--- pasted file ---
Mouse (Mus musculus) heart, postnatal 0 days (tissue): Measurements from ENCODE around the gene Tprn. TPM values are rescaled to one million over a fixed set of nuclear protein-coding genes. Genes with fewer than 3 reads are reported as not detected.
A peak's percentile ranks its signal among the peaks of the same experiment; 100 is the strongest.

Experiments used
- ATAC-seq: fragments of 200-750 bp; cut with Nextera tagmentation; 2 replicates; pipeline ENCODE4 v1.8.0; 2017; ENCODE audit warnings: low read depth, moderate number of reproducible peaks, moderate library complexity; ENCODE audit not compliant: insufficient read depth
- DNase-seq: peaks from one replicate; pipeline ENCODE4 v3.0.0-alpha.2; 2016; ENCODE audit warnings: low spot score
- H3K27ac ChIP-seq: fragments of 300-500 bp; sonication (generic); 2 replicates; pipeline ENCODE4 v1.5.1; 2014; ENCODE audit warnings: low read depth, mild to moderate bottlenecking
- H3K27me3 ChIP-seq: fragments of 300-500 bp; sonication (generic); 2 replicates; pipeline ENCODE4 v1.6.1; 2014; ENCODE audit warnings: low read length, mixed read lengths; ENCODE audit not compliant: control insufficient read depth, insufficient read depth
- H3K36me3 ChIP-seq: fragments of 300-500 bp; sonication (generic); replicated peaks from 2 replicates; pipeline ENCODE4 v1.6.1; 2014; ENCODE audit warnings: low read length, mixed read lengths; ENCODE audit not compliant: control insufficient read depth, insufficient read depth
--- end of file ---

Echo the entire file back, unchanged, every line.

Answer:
Mouse (Mus musculus) heart, postnatal 0 days (tissue): Measurements from ENCODE around the gene Tprn. TPM values are rescaled to one million over a fixed set of nuclear protein-coding genes. Genes with fewer than 3 reads are reported as not detected.
A peak's percentile ranks its signal among the peaks of the same experiment; 100 is the strongest.

Experiments used
- ATAC-seq: fragments of 200-750 bp; cut with Nextera tagmentation; 2 replicates; pipeline ENCODE4 v1.8.0; 2017; ENCODE audit warnings: low read depth, moderate number of reproducible peaks, moderate library complexity; ENCODE audit not compliant: insufficient read depth
- DNase-seq: peaks from one replicate; pipeline ENCODE4 v3.0.0-alpha.2; 2016; ENCODE audit warnings: low spot score
- H3K27ac ChIP-seq: fragments of 300-500 bp; sonication (generic); 2 replicates; pipeline ENCODE4 v1.5.1; 2014; ENCODE audit warnings: low read depth, mild to moderate bottlenecking
- H3K27me3 ChIP-seq: fragments of 300-500 bp; sonication (generic); 2 replicates; pipeline ENCODE4 v1.6.1; 2014; ENCODE audit warnings: low read length, mixed read lengths; ENCODE audit not compliant: control insufficient read depth, insufficient read depth
- H3K36me3 ChIP-seq: fragments of 300-500 bp; sonication (generic); replicated peaks from 2 replicates; pipeline ENCODE4 v1.6.1; 2014; ENCODE audit warnings: low read length, mixed read lengths; ENCODE audit not compliant: control insufficient read depth, insufficient read depth